Professor Ferguson's thesis is that we're living in a time of great uncertainty, and that too many of us continue to bury our heads in the sand when it comes to world affairs, rather than face the thought that anything can possibly go wrong. To illustrate this, Ferguson draws parallels with the geo-political climate of 1880 to 1914 - a time of similar market complacency to today, but one that came to a sudden shocking end with the assassination of Archduke Ferdinand and consequent outbreak of the First World War. The result of this unexpected ‘black swan': stock markets round the world shut down completely for six months.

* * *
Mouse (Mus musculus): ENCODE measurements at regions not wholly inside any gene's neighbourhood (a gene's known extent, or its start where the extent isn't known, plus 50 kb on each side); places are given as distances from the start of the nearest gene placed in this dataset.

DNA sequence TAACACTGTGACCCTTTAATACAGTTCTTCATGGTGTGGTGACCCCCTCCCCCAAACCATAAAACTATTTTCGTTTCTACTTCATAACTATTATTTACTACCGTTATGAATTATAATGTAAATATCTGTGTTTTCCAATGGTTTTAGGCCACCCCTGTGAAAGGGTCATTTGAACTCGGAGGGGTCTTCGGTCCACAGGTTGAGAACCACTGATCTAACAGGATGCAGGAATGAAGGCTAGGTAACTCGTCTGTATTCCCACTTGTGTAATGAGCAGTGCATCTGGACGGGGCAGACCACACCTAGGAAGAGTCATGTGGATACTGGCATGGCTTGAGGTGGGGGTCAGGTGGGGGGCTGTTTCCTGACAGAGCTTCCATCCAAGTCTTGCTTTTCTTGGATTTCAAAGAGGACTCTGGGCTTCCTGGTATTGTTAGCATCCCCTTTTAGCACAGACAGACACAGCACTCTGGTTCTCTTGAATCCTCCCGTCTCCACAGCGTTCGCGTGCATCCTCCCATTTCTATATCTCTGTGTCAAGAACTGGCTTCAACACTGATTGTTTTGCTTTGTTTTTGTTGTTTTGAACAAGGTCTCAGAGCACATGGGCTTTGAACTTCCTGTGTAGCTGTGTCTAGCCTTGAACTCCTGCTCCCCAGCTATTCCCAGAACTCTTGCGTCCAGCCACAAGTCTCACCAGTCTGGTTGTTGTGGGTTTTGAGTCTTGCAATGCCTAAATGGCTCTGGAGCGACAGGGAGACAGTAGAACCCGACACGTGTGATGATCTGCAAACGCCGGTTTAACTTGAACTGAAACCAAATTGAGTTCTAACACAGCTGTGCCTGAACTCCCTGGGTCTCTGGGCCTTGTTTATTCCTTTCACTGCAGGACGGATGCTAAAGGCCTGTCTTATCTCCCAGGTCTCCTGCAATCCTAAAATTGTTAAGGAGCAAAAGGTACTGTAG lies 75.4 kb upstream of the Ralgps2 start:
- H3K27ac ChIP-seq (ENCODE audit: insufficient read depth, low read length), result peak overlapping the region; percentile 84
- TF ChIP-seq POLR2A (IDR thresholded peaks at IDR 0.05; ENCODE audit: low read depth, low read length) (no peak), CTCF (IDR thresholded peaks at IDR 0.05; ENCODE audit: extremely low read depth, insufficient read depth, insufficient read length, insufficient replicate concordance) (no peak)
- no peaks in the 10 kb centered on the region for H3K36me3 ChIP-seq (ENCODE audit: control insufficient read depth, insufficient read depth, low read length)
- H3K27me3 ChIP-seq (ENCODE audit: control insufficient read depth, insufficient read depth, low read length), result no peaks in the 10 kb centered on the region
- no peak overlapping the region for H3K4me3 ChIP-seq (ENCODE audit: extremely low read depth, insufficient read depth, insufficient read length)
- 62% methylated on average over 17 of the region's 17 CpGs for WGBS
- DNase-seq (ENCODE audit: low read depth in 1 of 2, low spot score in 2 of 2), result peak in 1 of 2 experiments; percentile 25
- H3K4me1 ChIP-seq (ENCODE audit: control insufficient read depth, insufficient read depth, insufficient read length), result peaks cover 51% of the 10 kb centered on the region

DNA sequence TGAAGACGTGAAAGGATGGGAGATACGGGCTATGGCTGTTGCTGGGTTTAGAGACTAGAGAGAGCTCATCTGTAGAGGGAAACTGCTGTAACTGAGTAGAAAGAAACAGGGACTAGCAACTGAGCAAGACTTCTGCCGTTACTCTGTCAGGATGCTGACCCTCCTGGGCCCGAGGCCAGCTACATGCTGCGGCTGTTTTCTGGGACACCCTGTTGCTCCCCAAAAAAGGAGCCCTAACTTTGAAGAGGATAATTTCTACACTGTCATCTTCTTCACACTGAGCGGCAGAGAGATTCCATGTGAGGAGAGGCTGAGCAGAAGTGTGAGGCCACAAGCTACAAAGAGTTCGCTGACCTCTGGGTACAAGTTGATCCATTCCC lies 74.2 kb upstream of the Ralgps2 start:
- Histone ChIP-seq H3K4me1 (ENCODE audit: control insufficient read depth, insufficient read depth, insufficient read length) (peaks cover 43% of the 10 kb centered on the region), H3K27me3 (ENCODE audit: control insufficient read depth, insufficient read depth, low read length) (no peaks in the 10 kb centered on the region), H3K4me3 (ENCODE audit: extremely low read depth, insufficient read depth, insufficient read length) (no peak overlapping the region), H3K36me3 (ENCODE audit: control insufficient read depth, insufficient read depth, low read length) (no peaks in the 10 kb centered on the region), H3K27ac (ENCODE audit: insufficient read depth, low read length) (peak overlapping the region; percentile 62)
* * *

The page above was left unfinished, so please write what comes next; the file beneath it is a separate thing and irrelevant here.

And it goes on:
It's a salutary lesson for the United States in particular today. It's a nation that accepts neither that it's an empire, nor that it is in terminal decline. Ferguson says that the US colossus suffers from three major deficits which undermine its imperial power: 1. a financial deficit, 2. a manpower deficit and 3. an attention deficit, which means that its electorate will not tolerate any military intervention that lasts longer than four years. But with what Ferguson describes as the 'Middle East great war' apparently just round the corner, we could all soon be in for the mother of all black swans.